Instead, the Trump motorcade arrived on the south side of the White House, out of sight of journalists and their cameras.
In a light moment, as reporters were being escorted out of the Oval Office, Obama gave Trump some advice, telling him to never answer shouted questions. (Later at the Capitol, however, Trump did just that.)
Hours before the meeting, the White House sent out a lengthy fact sheet detailing efforts it launched months ago to ensure a smooth transition, no matter which candidate won. White House officials, led by Chief of Staff Denis McDonough, have been meeting with representatives of both campaigns to discuss the power handoff process.
Obama earlier this year made the transition one of his top 2016 priorities, which stems from how impressed he was with how Bush and his administration ran the handover to Obama.
The meeting came one day after Obama appeared in the Rose Garden to tell reporters he is “rooting” for the former reality television star’s “success” in the Oval Office.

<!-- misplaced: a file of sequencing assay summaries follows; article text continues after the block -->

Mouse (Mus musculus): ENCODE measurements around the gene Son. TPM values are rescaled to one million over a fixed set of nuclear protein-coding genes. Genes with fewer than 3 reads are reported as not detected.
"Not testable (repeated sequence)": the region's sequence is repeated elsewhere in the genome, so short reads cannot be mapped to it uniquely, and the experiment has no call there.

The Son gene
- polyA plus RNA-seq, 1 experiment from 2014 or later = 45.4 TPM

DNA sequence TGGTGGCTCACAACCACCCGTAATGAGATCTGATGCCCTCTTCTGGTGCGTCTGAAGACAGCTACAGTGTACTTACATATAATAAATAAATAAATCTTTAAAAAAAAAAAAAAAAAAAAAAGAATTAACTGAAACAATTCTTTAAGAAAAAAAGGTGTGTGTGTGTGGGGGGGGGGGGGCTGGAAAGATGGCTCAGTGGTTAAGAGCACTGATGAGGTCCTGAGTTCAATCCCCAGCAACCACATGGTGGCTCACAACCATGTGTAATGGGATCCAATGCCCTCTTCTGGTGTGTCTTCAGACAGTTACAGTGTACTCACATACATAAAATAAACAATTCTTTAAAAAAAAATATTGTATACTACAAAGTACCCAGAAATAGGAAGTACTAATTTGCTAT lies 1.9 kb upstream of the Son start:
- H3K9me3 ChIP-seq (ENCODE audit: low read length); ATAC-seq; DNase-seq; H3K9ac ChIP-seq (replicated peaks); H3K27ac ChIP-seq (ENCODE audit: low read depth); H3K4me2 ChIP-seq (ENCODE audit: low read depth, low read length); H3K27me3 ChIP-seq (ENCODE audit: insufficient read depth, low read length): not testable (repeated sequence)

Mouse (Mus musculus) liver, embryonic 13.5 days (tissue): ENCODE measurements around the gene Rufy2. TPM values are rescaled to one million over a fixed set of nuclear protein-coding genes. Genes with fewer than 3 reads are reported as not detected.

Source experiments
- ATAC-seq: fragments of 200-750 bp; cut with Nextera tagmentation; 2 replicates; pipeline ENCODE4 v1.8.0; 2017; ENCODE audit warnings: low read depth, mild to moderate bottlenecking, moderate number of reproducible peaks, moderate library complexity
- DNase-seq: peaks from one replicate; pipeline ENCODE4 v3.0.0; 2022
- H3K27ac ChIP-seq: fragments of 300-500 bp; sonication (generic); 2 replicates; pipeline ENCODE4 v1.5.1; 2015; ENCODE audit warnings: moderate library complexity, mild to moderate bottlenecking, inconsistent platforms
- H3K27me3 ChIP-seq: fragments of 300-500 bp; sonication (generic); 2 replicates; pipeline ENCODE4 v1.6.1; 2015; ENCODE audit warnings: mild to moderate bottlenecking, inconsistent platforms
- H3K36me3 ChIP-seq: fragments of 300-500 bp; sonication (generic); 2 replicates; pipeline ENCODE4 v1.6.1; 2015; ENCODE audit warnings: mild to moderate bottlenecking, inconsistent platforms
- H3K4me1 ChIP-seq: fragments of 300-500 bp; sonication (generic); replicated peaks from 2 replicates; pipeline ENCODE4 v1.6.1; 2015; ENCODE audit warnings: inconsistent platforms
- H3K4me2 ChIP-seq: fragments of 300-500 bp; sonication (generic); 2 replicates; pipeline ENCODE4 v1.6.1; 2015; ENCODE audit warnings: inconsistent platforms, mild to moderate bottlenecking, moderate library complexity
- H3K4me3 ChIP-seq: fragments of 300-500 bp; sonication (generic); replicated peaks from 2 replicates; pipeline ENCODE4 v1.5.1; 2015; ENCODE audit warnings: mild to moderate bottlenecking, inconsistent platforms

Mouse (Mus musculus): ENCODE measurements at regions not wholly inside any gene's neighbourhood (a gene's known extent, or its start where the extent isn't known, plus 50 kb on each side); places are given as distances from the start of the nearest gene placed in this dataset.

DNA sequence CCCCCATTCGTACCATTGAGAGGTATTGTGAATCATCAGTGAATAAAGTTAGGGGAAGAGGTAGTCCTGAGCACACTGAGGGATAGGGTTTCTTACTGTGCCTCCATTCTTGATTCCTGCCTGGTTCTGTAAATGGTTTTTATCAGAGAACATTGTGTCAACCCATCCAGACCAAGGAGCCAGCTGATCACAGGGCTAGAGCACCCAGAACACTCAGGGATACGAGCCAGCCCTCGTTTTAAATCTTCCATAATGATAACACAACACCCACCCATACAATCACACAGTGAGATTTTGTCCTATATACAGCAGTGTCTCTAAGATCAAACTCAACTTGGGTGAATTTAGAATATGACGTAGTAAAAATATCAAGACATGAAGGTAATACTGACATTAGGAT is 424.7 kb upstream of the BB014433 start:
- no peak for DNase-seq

An orderly handoff of power from one president to another is a “hallmark” of the American system, Obama said Wednesday, adding, “we’re going to show that to the world.”
After meeting with Obama, Trump traveled down Pennsylvania Avenue for separate meetings with House Speaker Paul D. Ryan and Senate Majority Leader Mitch McConnell. Vice President-elect Mike Pence joined Trump for the congressional meetings.
Trump vowed “we are going to absolutely spectacular things for the American people and I look forward to starting,” adding “quite frankly, we can’t get started fast enough.”
Unlike at the White House, Trump did talk specifics when reporters were allowed into his meeting with the speaker.
“We’re going to lower taxes — so many different things we are going to be working on,” the president-elect said. “We are going to do a real job on healthcare.” Immigration also was a topic.
Trump and Pence first met with Ryan over lunch at the Capitol Hill Club. After dining and chatting for nearly an hour, they headed to Ryan’s office on the second floor of the Capitol. The speaker showed the incoming administration his balcony view of the West Front of the Capitol, where Trump and Pence will be sworn in on Jan. 20.